Tuesday, July 24, 2018

Up And Down Bold Street With Arthur Medrington

Up And Down Bold Street With Arthur Medrington

1807B.14W
Arthur Stanhope Medrington opened an artist studio at 128 Bold Street in Liverpool in the late 1870s. Like so many jobbing artists of the time, his work was largely confined to providing relatively cheap portraits of Victorian middle class families – the type of work and the type of market that the new invention of photography was ideally suited for. By the mid 1880s his work was primarily as a photographer and he opened up a new studio (the Grand Electric or Daylight Studio) at the other end of Bold Street at No. 29. He was later joined in business by his younger brother, Charles Edward, and they continued in business well into the twentieth century.
1807B.15W
This particular Carte-de-Visite from my collection must date from the 1880s when Arthur was still styling himself as an “Art Photographer and Portrait Painter” and his studio is clearly seen on the reverse of the card as being at 29, Bold Street. Where the address on the front of the card – 20 Bold Street – comes from, heavens only knows, perhaps as a result of an annoying printing error. To add to the confusion, the reverse of the card also suggests that he was previously at 33, Bold Street: quite clearly Arthur Medrington was up and down Bold Street like the adjustable legs of a tripod!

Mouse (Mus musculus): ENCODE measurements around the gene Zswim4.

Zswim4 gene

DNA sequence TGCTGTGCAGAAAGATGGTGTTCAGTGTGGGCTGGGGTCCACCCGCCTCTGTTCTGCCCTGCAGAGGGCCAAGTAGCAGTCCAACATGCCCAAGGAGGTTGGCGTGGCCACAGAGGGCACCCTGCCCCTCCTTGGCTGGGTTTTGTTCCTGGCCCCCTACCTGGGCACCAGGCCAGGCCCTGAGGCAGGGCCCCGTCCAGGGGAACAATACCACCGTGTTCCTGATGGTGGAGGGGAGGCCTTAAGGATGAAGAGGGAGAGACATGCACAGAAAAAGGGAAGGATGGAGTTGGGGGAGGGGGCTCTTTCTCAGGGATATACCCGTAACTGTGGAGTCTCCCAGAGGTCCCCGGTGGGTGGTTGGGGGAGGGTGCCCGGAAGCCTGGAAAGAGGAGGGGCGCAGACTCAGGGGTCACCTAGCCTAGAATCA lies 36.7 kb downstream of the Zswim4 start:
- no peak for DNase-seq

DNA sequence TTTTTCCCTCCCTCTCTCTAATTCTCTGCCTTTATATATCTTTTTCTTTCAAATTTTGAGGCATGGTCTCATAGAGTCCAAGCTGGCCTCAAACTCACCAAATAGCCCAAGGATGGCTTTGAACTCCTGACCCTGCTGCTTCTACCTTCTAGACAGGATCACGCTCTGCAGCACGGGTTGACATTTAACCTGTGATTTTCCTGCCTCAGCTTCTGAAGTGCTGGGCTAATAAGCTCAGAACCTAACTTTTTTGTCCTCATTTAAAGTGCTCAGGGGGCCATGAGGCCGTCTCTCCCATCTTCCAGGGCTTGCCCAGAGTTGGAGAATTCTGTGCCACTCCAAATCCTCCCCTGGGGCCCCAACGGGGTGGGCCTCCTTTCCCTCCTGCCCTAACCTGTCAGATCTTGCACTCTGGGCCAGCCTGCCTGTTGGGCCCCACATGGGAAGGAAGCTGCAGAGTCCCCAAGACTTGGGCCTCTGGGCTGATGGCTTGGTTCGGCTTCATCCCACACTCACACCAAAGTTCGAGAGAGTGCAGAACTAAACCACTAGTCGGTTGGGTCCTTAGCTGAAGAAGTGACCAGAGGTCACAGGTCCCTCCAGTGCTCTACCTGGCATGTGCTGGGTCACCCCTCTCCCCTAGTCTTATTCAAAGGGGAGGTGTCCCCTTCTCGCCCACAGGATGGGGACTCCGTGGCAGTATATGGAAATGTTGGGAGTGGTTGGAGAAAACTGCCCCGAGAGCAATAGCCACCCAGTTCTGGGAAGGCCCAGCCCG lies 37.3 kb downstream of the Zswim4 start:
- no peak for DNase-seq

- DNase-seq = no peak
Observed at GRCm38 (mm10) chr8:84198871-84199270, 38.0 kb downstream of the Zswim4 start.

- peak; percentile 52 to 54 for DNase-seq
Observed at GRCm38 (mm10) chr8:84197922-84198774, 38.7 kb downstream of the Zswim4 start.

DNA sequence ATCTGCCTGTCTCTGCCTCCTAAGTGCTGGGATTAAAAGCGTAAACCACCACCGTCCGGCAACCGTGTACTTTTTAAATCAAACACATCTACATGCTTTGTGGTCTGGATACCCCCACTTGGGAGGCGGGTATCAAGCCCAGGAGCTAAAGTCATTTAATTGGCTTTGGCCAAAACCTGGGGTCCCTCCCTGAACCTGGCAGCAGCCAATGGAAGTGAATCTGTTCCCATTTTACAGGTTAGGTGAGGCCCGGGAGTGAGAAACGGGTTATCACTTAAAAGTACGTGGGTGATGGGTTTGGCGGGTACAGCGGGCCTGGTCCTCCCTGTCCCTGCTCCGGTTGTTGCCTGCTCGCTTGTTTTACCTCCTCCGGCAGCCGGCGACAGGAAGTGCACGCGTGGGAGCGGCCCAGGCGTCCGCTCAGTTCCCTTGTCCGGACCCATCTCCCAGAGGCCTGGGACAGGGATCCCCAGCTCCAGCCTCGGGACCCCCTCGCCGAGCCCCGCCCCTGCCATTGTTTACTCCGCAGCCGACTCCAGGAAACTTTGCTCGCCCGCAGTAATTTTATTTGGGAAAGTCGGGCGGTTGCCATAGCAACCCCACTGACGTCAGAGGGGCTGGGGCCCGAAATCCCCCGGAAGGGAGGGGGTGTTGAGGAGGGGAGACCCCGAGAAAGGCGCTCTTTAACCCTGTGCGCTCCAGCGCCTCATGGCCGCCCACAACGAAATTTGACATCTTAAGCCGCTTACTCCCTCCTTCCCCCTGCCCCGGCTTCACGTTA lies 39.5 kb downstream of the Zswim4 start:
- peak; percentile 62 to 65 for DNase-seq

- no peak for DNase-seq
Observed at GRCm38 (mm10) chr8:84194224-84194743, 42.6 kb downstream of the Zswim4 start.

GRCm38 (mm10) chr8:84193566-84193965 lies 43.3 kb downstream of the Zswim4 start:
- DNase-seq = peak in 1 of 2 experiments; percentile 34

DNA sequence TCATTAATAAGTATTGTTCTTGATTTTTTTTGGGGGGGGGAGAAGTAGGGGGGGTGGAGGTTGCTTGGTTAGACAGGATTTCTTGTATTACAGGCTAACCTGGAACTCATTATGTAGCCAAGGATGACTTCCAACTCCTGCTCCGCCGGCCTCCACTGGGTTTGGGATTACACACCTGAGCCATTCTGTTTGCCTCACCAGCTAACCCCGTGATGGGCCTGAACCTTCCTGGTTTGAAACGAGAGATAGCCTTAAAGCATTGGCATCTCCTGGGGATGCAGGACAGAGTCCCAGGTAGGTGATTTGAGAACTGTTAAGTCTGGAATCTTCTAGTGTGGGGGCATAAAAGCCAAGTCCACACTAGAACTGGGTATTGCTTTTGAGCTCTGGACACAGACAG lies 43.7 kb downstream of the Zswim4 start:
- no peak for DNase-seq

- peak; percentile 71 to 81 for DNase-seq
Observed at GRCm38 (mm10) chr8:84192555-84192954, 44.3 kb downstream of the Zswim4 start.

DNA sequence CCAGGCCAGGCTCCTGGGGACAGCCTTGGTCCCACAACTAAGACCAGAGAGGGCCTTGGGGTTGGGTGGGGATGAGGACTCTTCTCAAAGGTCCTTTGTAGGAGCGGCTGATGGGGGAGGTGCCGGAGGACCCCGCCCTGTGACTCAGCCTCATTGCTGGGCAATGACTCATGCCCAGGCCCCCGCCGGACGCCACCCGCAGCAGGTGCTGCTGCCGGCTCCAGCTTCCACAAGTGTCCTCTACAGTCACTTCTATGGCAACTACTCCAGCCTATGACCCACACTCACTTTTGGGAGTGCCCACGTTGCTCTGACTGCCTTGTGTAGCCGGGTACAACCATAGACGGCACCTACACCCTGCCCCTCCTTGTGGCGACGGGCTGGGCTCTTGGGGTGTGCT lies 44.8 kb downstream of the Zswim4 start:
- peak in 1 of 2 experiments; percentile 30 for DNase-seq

1 comment:

  1. It's very strange that I have yet to encounter an actual painted portrait by an early photographer. There is an endless number of cabinet cards on the market, but never any non-photo pictures made by one of these self-styled art photographers. What I'd like to know is whether they used traditional artist techniques or instead used the camera lens image to trace on paper the portrait likeness.

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